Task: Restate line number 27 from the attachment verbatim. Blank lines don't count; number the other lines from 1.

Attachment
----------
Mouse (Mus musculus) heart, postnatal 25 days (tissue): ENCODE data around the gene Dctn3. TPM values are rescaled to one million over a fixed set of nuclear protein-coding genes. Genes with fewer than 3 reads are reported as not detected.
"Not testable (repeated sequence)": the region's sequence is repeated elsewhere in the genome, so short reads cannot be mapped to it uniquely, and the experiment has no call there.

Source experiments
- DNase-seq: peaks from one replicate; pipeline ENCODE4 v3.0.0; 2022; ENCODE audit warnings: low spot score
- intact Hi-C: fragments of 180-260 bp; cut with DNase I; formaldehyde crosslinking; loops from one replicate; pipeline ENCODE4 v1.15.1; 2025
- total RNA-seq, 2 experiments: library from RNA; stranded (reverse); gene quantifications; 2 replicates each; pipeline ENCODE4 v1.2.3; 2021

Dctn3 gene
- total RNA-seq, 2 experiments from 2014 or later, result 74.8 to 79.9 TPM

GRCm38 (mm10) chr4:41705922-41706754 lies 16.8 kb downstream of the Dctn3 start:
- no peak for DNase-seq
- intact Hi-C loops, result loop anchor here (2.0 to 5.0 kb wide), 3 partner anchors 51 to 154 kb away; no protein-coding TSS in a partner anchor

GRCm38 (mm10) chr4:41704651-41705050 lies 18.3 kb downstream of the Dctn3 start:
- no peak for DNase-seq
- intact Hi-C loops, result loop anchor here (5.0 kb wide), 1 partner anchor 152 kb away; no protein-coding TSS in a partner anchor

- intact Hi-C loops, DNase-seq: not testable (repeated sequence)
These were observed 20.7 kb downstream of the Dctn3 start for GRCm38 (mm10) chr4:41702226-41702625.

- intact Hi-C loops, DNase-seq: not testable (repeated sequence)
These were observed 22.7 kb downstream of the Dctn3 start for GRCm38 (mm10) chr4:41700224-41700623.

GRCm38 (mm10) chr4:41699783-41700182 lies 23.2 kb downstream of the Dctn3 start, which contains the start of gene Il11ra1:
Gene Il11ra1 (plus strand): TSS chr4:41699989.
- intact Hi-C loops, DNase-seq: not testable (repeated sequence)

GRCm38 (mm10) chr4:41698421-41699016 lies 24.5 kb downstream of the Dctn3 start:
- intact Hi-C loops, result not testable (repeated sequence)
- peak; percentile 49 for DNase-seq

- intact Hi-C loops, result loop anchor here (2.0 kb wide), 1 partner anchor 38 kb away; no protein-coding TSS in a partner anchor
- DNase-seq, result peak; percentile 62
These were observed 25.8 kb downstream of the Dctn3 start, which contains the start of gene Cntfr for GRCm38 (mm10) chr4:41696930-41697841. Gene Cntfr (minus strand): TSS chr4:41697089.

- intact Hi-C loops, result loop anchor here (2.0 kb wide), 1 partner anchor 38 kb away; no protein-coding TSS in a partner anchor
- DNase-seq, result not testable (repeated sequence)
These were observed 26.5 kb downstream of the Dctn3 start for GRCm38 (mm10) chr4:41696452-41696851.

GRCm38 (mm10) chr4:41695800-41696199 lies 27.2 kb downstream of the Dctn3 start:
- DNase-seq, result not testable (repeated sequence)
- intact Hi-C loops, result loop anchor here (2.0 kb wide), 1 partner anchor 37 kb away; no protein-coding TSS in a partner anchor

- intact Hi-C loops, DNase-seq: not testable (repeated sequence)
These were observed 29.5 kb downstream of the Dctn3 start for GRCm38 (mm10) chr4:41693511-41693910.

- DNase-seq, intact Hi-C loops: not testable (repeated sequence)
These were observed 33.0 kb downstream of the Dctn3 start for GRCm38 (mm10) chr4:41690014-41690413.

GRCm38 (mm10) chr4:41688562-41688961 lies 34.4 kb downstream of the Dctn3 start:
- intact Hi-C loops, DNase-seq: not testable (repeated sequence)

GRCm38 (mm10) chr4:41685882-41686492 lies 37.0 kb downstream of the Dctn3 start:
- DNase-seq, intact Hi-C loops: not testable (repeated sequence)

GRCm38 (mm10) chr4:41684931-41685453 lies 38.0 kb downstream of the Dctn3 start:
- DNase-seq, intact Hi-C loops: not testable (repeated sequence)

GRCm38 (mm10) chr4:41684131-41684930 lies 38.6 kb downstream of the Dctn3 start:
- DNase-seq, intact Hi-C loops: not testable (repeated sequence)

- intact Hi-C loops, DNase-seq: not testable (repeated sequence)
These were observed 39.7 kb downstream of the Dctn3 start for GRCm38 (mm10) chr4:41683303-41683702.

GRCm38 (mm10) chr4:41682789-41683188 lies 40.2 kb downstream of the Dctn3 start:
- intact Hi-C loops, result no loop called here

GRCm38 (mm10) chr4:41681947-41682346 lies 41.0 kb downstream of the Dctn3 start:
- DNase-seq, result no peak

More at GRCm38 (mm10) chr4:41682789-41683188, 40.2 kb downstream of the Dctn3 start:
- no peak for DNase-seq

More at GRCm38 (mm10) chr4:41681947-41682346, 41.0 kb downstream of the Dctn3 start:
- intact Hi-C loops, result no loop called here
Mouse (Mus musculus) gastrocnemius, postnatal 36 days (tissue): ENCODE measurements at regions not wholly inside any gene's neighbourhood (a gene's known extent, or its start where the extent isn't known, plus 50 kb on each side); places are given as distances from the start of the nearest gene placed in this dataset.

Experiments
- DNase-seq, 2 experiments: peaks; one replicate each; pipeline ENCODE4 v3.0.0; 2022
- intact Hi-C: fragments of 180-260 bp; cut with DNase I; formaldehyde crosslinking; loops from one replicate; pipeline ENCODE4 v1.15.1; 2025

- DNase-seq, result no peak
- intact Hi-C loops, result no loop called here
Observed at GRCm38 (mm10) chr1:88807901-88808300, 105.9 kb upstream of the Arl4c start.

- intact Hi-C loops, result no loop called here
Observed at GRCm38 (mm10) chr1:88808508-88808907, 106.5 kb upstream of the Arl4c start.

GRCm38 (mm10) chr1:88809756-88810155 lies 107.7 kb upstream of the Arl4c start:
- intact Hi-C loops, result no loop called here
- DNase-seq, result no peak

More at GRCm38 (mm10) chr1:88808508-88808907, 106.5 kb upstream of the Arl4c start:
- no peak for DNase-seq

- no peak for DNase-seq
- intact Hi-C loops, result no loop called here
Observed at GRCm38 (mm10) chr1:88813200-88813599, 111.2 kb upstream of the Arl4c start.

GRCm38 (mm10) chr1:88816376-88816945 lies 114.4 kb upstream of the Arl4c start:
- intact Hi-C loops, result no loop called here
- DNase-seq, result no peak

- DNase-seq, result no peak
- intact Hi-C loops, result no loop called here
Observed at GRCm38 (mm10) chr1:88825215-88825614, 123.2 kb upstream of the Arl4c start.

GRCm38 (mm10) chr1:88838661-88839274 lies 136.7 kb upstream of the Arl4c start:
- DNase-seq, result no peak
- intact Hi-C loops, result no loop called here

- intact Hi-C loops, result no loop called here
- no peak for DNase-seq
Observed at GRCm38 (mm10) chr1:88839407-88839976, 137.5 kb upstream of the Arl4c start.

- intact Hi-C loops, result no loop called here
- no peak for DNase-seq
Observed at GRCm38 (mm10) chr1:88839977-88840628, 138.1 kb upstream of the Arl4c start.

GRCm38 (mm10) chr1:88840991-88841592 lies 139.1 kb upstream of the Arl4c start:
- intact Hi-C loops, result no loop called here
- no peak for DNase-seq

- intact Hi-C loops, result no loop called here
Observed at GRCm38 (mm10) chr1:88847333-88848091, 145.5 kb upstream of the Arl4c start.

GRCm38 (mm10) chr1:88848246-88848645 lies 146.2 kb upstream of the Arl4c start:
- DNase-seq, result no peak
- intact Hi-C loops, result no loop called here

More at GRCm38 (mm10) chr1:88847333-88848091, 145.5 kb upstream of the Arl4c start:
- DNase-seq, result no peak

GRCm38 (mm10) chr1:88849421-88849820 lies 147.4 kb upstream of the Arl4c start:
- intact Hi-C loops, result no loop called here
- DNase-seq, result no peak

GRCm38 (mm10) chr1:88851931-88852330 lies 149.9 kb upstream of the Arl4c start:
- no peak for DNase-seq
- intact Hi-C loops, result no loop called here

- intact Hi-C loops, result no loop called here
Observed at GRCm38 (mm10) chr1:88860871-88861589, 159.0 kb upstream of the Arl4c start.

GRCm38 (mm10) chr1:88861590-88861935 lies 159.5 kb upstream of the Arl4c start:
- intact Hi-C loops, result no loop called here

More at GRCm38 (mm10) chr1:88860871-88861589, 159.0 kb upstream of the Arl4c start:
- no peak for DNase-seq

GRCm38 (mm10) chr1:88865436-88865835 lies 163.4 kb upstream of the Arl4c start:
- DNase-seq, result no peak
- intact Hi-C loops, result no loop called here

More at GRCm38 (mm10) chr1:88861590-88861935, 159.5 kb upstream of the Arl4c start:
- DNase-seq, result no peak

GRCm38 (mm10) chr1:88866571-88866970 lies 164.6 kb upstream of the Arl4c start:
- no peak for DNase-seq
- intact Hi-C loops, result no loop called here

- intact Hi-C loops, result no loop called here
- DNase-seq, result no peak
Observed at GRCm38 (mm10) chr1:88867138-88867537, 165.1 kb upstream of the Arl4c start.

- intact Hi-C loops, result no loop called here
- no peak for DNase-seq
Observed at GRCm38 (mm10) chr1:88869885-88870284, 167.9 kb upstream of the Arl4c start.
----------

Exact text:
These were observed 25.8 kb downstream of the Dctn3 start, which contains the start of gene Cntfr for GRCm38 (mm10) chr4:41696930-41697841. Gene Cntfr (minus strand): TSS chr4:41697089.